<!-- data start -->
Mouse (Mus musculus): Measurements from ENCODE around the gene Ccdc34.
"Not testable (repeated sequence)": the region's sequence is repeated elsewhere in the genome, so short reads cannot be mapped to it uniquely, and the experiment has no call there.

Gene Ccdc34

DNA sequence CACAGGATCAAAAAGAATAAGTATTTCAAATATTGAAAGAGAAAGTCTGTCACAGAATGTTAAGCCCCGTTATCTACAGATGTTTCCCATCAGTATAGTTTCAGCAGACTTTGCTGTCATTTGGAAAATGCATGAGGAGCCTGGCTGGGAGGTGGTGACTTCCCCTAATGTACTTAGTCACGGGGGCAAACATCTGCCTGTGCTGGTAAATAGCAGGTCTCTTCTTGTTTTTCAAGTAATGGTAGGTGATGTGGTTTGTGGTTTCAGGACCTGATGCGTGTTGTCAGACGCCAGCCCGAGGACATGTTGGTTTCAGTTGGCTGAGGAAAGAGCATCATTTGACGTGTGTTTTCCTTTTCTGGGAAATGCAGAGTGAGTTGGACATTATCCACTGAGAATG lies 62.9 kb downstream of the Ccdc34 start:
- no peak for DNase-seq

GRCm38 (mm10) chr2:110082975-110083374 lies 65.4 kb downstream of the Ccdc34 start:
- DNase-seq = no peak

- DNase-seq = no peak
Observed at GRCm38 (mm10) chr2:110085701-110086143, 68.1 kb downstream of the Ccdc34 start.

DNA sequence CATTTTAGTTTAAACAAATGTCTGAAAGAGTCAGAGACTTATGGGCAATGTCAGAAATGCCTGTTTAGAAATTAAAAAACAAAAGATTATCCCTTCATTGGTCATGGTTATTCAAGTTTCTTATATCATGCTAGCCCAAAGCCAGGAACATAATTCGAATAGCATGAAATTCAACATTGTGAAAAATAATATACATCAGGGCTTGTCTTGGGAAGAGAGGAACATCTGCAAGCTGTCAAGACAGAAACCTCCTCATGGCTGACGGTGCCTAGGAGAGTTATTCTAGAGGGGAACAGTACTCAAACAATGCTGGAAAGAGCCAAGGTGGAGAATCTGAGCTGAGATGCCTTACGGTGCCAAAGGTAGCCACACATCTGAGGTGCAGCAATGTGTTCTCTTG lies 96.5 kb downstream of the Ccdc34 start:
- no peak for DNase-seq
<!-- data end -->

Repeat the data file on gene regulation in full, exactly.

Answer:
Mouse (Mus musculus): Measurements from ENCODE around the gene Ccdc34.
"Not testable (repeated sequence)": the region's sequence is repeated elsewhere in the genome, so short reads cannot be mapped to it uniquely, and the experiment has no call there.

Gene Ccdc34

DNA sequence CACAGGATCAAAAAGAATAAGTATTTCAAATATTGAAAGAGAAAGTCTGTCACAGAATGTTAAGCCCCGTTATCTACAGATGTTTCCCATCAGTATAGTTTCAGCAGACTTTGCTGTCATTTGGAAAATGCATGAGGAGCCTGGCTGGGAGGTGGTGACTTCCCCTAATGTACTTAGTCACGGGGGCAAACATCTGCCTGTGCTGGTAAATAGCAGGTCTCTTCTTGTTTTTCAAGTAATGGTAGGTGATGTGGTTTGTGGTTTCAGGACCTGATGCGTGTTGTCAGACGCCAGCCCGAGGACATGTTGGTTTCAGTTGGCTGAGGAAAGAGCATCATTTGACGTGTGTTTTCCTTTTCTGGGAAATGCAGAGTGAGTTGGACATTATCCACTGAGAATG lies 62.9 kb downstream of the Ccdc34 start:
- no peak for DNase-seq

GRCm38 (mm10) chr2:110082975-110083374 lies 65.4 kb downstream of the Ccdc34 start:
- DNase-seq = no peak

- DNase-seq = no peak
Observed at GRCm38 (mm10) chr2:110085701-110086143, 68.1 kb downstream of the Ccdc34 start.

DNA sequence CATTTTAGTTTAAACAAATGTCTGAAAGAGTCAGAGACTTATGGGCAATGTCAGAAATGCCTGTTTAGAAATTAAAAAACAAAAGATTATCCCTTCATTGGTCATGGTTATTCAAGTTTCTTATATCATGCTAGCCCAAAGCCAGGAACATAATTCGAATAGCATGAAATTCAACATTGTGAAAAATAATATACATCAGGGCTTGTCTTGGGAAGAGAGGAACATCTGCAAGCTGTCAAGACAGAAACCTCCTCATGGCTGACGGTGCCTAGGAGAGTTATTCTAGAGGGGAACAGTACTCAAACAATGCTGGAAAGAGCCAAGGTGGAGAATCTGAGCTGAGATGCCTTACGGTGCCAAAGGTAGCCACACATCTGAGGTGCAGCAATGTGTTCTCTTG lies 96.5 kb downstream of the Ccdc34 start:
- no peak for DNase-seq